What is most important to note is that aperture and shutter speed play well together. You need to find the perfect balance of the two in order to get a good image. If you are trying to stop down your lens (using a smaller aperture) to gain focus, but your shutter speed gets too slow, you will end up with a blurry shot. However, if it is too bright when you are trying to use a wide open aperture, your camera may not be able to flip the shutter fast enough to expose the image correctly yielding an over-exposed shot.
Depth of Field
The second main function of choosing the correct aperture is to determine the depth of field(DOF) for your photo. The depth of field is the area within your photo that is in focus. This can be seen when you take a picture with a blurry background, or a sharp landscape image. Aperture is a key factor in determining depth of field, but it is not the only factor. Focal length and focus distance also play a role in depth of field.
Typically, when you use a wide aperture, around f/2.8, you will have a shallow depth of field, or a very small area that is in focus. With that said, using a narrow aperture, around f/16 will provide you with a deep depth of field. However, as I just mentioned, aperture alone isn’t the only factor at play. But for the sake of this post, let’s just talk about aperture and its role in the depth of field game.
Shallow Depth of Field
Depending on the lens you have available, if you want a picture with a shallow depth of field (blurry background) you will want to use the widest aperture possible. This could be anywhere from f/5.6 to f/1.4 depending on the lens you have. The wider the aperture, the shallower the depth of field will be. To achieve a good DOF portrait, have your subject stand a few feet away from the camera and focus on their eyes. Depending on your maximum aperture, this will render their face in focus with the potential of blur starting around the middle of their ear. The key is to focus approximately 1/3rd of the way into your subject to ensure the depth of field captures the area sharply.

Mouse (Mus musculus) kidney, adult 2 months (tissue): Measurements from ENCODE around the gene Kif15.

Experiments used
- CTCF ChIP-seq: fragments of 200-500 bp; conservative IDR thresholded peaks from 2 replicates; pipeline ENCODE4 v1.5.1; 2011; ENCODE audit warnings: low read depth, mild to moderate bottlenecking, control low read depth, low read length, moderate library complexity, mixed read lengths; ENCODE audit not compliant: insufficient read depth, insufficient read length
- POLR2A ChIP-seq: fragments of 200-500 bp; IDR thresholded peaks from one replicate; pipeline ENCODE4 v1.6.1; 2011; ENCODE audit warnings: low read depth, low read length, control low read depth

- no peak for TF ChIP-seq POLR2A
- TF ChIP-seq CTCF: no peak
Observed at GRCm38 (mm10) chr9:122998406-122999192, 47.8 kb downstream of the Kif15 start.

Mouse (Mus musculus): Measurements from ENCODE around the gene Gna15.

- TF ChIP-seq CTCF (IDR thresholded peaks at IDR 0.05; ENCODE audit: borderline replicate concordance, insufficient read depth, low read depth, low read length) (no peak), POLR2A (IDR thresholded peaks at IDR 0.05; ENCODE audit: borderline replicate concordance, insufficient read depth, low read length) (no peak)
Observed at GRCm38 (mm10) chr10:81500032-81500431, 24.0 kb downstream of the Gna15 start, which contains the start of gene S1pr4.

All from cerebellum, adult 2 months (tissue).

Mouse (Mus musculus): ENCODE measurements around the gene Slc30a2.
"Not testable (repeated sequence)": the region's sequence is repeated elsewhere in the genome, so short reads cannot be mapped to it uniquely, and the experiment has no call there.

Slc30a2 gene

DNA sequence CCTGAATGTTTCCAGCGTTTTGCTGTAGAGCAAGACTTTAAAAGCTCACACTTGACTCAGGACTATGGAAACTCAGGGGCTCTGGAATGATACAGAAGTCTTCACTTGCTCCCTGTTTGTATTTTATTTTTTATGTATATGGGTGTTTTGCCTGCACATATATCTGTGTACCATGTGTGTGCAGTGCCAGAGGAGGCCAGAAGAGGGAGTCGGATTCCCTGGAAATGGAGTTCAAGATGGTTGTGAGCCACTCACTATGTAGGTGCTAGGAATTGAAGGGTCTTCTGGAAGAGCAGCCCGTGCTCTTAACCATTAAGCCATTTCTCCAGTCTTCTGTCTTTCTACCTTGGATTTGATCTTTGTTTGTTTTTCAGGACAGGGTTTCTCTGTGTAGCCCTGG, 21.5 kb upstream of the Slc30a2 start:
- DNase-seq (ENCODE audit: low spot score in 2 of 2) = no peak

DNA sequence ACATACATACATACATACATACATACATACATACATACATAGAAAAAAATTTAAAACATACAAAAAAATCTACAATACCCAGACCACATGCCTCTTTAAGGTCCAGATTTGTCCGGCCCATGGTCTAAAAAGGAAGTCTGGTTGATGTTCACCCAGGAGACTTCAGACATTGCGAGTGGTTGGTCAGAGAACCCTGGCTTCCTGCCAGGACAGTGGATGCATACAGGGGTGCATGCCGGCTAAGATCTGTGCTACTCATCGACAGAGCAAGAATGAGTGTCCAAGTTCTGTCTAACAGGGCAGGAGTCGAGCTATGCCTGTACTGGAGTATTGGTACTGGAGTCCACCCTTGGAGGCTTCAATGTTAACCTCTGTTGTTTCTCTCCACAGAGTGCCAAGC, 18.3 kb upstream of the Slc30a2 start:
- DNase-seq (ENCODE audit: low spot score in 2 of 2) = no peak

If you find that not enough of your subject is in focus, you can simply close the aperture a stop or two, and decrease the shutter speed to compensate if you are in manual mode. Or you can simply move further away from the subject, but we will talk about that another time.
Deep Depth of Field
You find yourself standing in front of a huge lake with a mountain range in the background and you would love to take a crisp photo of what is before you just as you see it, so you will need a deep depth of field. A good place to start is f/8 or f/11 for this type of shot, however you may want to use f/16 if it is light enough. If you find yourself running out of light, then your camera will use a slow shutter speed to make up for the aperture being so small and you will need a good tripod so your photo is clear.
Once again, focus about 1/3rd of the way into the scene you are taking a picture of to ensure a good crisp image. Don’t worry, I will write a post that explains why you should focus that way and all the math that goes along with it later. For now I am trying to keep it simple so I don’t scare you back to Auto mode.
The main thing to take away from this is if you want everything to be sharp in your photo, close down the aperture starting at least at f/8, but f/11 and f/16 are better. If you want a nice blurry background, open your aperture as wide as it can go, ideally around f/2.8 or f/4.